Searcy, AR – The perfect gift this Christmas season might be a carbon monoxide alarm.

A Searcy family would agree with that choice after they narrowly escaped

death or injury from a colorless, odorless gas that invaded their home on

North Sawmill Road Nov. 2.

“I woke up and was in the living room watching TV,” Steven Goff said. “My

wife, eight-month-old son and 13-year-old son were all still asleep.”

Goff hear the carbon monoxide alarm go off about eight o’clock and went to

see what was wrong.

“When I went and got it, it didn’t go off as much,” Goff said. “I talked to

Captain Lee Reed with the Searcy Fire Department about it and he said to

call the fire department.”

Firefighters arrived with a carbon monoxide detector of their own.

“When they came through the front door, it showed 60 parts per million

[ppm],” Goff said. “When the gas company got here, it had dropped to 45 ppm.

But then the furnace kicked on, and it shot up to 700 ppm coming out of the

vent. We had to open up all the windows and doors, and let the whole house

air out.”

Something in the heater was cracked, Goff’s wife Crystal said later, and the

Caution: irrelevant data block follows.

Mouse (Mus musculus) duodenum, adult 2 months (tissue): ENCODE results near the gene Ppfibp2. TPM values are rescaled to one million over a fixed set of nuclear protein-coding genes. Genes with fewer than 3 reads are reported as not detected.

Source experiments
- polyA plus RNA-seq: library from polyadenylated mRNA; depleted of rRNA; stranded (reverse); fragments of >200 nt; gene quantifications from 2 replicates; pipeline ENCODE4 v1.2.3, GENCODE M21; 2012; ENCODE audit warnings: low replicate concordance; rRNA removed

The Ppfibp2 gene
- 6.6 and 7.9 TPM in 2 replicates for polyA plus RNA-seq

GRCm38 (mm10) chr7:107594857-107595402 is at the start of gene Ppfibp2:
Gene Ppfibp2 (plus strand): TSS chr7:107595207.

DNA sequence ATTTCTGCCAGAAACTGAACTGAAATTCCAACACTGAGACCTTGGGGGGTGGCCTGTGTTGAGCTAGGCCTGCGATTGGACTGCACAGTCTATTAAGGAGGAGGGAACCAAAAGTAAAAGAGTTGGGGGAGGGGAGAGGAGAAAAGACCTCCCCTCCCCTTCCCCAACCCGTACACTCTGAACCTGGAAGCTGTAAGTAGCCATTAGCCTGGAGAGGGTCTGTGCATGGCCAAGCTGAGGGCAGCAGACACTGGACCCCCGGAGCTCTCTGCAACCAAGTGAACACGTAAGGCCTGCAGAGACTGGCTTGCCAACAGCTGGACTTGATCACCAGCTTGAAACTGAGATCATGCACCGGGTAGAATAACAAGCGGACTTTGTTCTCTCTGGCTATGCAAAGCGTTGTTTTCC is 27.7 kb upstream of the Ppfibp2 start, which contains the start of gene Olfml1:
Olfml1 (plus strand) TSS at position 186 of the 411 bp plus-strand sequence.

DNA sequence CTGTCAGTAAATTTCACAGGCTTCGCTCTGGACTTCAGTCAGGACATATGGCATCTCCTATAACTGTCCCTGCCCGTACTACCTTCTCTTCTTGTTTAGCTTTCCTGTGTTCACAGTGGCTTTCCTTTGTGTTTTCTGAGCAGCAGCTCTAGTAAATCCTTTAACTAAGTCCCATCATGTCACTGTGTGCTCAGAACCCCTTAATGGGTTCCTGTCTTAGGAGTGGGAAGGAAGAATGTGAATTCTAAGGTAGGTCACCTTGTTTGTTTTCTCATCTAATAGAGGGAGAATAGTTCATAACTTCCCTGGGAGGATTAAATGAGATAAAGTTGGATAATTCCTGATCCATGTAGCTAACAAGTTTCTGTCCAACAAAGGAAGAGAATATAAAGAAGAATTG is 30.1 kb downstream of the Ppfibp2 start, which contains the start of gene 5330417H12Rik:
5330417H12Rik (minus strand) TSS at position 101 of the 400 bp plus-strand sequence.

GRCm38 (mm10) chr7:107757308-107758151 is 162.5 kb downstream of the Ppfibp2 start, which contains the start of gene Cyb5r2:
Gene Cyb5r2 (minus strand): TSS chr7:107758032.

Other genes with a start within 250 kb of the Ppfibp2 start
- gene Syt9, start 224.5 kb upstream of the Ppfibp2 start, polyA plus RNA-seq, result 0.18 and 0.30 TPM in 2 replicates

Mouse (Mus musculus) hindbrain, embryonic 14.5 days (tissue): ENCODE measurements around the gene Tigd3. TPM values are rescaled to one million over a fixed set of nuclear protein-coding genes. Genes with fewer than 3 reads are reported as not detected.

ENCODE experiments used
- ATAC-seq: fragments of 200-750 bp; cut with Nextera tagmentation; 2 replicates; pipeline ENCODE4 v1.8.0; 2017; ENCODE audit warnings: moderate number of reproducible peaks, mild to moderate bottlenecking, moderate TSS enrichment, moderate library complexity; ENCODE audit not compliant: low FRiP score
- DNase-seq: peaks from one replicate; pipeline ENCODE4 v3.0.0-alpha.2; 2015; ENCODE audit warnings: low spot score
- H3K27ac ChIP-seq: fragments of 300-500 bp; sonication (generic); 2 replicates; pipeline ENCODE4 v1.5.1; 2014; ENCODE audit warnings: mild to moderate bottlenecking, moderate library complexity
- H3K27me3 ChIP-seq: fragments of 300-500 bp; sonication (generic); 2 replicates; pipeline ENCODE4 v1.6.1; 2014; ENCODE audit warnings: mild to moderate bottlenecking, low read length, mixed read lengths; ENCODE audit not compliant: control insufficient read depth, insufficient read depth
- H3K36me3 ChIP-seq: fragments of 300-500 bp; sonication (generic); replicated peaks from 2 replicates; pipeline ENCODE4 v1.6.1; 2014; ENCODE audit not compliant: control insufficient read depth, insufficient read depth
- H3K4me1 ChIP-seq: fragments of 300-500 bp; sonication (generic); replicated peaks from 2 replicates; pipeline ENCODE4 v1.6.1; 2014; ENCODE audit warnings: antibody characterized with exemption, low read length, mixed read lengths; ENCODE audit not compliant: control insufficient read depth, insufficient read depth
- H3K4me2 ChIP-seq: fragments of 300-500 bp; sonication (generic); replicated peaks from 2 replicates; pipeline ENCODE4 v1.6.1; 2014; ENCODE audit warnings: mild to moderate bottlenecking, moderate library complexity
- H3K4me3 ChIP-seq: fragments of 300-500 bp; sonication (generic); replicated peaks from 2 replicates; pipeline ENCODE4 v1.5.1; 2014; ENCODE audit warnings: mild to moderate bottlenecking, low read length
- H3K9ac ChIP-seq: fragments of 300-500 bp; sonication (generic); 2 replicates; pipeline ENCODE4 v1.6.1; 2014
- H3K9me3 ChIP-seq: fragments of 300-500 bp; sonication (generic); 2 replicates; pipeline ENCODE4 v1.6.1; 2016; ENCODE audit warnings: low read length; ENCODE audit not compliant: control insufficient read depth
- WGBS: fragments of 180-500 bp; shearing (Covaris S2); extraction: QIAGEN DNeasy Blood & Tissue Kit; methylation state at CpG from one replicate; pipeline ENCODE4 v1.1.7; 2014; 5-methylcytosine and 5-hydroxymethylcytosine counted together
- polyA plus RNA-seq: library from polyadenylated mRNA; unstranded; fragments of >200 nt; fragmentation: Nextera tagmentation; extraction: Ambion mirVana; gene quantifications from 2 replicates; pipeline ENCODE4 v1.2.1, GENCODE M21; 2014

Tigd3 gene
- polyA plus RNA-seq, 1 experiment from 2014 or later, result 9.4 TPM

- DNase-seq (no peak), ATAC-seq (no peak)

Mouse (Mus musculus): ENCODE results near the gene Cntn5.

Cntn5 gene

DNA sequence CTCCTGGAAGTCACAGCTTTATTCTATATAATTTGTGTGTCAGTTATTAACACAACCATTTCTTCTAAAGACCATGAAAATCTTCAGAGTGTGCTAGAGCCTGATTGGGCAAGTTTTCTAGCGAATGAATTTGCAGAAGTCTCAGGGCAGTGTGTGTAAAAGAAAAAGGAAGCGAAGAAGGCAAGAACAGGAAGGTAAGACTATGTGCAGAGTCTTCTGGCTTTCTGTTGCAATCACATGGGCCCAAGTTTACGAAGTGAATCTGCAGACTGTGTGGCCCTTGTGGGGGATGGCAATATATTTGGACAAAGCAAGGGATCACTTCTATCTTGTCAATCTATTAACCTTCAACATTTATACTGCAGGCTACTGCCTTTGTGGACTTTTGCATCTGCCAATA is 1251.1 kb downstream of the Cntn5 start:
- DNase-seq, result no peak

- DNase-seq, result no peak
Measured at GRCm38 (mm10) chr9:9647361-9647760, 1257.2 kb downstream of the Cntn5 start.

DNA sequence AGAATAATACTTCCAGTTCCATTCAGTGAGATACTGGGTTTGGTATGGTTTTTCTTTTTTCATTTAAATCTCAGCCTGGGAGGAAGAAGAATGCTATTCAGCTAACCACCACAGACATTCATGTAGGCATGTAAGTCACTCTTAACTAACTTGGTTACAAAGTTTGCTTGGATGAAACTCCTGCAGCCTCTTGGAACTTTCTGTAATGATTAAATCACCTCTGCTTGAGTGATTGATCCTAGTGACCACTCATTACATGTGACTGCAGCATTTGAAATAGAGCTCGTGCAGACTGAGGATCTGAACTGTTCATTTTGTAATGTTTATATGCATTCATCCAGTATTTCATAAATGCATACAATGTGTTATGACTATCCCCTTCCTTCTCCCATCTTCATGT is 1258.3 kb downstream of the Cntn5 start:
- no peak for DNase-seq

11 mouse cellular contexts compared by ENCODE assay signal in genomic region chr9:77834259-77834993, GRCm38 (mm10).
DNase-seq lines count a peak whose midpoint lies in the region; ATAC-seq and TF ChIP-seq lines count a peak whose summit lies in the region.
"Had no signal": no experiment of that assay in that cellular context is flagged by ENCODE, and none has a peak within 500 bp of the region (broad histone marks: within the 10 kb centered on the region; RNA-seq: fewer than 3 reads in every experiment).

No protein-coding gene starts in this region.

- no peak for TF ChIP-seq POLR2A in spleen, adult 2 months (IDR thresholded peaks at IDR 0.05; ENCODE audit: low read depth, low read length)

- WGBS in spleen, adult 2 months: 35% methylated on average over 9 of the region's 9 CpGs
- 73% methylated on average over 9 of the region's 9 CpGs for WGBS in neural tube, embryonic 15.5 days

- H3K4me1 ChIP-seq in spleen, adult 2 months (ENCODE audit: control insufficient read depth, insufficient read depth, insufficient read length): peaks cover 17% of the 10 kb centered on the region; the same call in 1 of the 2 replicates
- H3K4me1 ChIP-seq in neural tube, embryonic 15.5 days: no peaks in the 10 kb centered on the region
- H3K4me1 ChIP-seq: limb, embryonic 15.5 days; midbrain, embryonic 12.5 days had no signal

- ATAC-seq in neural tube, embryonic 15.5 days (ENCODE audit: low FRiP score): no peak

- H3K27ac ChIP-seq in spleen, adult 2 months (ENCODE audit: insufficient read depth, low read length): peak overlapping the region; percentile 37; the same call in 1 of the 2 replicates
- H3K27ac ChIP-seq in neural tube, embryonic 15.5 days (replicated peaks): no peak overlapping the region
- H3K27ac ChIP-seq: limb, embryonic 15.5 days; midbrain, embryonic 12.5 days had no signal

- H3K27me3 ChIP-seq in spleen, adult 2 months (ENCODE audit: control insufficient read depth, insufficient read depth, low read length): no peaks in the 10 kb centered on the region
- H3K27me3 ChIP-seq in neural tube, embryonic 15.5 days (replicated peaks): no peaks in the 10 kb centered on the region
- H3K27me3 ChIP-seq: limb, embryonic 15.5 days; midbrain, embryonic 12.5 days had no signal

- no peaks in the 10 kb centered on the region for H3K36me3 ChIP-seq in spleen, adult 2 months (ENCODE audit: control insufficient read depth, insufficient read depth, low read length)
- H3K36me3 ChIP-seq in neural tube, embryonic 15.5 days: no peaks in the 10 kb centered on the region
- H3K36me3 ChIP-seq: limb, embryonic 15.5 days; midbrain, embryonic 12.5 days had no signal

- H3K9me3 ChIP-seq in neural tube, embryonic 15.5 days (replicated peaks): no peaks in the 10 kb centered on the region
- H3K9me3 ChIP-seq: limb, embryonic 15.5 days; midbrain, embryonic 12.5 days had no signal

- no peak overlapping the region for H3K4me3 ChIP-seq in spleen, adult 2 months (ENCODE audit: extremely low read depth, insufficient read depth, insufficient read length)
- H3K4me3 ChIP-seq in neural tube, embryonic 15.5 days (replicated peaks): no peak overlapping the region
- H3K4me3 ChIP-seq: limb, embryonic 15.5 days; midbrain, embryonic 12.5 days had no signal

furnace had to be replaced.

Reed said he can’t over-stress the importance of the detectors, and of

carbon monoxide awareness, especially since cold weather has just begun this

year and people are turning on their gas furnaces for the first time since

last spring.

“It’s very important that people have their heating units checked,” Reed,

who is the public information officer for the SFD, said. “You can have

carbon monoxide in your house and never know it until it’s too late.”

At lower levels of exposure, carbon monoxide causes mild effects often

mistaken for the flu such as headaches, dizziness, disorientation, nausea

and fatigue. Effects of poisoning can vary widely from person to person.

Local heat, vent and air conditioning companies are available to come check

furnaces. Test buttons on detectors allow residents to see if they are

working correctly, and batteries should be replaced according to the

manufacturer’s specifications.

Goff has strong advice for his friends and neighbors, beginning with buying

a carbon monoxide detector.

“They cost about $25 to $35, but that’s nothing to compare with your life,”

Goff said. “Then if you hear your alarm going off, call the fire department

and evacuate your house.”